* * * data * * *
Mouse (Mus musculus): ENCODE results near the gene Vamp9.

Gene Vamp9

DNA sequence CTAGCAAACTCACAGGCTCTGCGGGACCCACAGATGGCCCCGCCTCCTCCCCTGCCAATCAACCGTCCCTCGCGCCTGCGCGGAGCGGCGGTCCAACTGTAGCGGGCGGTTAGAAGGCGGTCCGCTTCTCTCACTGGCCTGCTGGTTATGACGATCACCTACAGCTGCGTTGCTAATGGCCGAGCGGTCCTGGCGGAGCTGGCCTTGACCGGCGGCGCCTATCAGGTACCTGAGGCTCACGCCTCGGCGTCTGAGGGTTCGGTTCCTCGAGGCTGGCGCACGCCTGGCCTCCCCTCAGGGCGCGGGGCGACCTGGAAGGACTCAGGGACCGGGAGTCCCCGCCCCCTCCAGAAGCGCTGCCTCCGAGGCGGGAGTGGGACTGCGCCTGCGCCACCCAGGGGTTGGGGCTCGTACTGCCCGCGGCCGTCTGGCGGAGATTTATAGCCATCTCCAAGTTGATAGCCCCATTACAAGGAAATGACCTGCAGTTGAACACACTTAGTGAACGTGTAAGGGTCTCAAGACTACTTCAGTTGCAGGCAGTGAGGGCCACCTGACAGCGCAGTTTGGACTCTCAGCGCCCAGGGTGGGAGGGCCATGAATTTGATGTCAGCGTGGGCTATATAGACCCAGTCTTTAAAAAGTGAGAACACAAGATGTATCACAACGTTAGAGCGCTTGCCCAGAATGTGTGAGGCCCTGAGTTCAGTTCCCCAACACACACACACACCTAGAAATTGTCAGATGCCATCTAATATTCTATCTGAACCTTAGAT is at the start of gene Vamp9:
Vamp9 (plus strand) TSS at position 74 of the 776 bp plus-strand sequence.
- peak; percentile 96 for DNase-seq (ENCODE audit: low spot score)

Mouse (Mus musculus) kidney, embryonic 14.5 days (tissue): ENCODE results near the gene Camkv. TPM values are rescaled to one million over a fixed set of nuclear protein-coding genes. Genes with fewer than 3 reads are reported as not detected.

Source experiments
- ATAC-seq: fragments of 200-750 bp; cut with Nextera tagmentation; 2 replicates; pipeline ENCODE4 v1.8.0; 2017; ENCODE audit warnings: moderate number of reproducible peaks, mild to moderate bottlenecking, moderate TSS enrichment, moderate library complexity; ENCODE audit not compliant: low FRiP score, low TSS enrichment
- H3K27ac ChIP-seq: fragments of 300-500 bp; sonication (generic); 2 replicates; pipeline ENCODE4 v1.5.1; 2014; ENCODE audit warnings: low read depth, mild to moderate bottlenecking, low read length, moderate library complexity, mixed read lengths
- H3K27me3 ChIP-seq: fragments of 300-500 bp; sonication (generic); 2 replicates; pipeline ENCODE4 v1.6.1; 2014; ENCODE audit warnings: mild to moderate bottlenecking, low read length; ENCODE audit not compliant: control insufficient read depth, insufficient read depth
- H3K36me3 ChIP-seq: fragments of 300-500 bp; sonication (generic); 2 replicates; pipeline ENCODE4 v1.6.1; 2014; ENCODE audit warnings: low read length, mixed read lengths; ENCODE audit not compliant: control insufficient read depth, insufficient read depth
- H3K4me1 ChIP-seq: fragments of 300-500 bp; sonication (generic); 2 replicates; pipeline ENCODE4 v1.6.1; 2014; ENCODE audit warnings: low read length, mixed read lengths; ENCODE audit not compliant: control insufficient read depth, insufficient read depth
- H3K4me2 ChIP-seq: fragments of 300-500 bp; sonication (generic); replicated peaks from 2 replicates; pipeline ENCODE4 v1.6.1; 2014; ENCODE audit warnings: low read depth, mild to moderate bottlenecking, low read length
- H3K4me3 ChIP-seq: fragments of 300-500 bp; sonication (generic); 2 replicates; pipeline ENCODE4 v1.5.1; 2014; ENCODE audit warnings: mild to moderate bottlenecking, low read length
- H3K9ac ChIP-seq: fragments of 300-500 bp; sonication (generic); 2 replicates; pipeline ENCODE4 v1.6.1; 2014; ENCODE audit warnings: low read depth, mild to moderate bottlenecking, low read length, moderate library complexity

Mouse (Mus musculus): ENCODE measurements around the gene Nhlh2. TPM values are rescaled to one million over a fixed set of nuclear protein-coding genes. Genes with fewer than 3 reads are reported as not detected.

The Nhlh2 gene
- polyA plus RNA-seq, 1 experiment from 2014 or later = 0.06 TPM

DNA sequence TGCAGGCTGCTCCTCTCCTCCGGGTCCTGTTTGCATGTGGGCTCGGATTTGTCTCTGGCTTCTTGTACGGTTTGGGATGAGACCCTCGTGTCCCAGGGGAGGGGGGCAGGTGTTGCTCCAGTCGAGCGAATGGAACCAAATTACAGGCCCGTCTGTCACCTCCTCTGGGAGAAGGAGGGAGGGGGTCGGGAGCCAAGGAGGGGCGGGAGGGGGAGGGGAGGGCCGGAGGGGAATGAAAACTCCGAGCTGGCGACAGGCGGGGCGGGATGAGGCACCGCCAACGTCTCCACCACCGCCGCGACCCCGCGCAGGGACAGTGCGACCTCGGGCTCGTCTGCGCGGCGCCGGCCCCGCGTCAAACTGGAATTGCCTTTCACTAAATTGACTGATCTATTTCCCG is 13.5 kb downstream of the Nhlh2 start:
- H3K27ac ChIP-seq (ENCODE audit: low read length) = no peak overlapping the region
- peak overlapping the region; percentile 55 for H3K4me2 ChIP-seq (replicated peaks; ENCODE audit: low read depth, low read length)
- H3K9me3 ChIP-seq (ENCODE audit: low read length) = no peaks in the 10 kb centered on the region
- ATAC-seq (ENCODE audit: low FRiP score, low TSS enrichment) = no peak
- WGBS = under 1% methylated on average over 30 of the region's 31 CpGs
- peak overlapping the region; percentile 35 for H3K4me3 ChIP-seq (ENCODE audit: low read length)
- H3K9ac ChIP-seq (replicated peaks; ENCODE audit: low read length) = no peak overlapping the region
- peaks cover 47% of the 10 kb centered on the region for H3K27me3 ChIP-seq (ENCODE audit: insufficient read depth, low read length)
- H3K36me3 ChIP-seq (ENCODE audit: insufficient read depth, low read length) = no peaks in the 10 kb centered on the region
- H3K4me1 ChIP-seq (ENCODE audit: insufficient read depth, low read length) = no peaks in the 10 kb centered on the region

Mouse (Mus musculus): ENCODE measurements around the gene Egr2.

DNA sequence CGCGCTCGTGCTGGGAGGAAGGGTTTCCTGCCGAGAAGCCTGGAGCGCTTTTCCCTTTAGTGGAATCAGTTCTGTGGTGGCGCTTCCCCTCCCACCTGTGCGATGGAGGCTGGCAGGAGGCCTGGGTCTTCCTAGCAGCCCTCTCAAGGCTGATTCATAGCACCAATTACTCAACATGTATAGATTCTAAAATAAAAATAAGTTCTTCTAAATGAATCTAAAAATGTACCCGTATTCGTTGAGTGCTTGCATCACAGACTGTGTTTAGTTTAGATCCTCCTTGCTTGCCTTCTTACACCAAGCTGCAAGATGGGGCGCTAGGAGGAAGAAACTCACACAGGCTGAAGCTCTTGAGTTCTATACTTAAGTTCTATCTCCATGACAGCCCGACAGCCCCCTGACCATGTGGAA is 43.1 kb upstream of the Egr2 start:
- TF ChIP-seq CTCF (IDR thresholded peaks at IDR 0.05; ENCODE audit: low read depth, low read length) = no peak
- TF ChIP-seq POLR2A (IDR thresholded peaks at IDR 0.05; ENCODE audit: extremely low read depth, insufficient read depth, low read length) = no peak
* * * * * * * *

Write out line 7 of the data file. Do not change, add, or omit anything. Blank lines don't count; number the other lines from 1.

Source experiments